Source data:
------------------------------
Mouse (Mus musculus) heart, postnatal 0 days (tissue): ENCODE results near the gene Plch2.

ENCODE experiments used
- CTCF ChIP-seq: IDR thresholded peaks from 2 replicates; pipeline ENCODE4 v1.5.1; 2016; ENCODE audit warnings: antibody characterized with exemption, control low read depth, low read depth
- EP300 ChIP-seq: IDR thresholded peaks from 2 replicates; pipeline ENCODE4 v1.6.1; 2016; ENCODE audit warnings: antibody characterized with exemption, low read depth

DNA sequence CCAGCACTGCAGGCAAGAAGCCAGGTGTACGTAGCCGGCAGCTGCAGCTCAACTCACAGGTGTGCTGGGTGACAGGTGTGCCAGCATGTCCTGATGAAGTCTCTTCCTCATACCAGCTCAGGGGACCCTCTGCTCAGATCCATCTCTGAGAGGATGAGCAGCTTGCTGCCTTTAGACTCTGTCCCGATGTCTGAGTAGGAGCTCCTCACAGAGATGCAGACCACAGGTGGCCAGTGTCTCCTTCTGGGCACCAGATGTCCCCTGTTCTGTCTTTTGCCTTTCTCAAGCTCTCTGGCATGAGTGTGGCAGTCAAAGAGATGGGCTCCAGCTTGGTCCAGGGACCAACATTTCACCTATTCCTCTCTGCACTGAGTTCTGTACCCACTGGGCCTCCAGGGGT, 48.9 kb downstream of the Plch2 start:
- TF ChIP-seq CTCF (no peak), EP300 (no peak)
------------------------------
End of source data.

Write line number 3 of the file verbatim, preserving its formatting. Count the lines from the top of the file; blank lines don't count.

- CTCF ChIP-seq: IDR thresholded peaks from 2 replicates; pipeline ENCODE4 v1.5.1; 2016; ENCODE audit warnings: antibody characterized with exemption, control low read depth, low read depth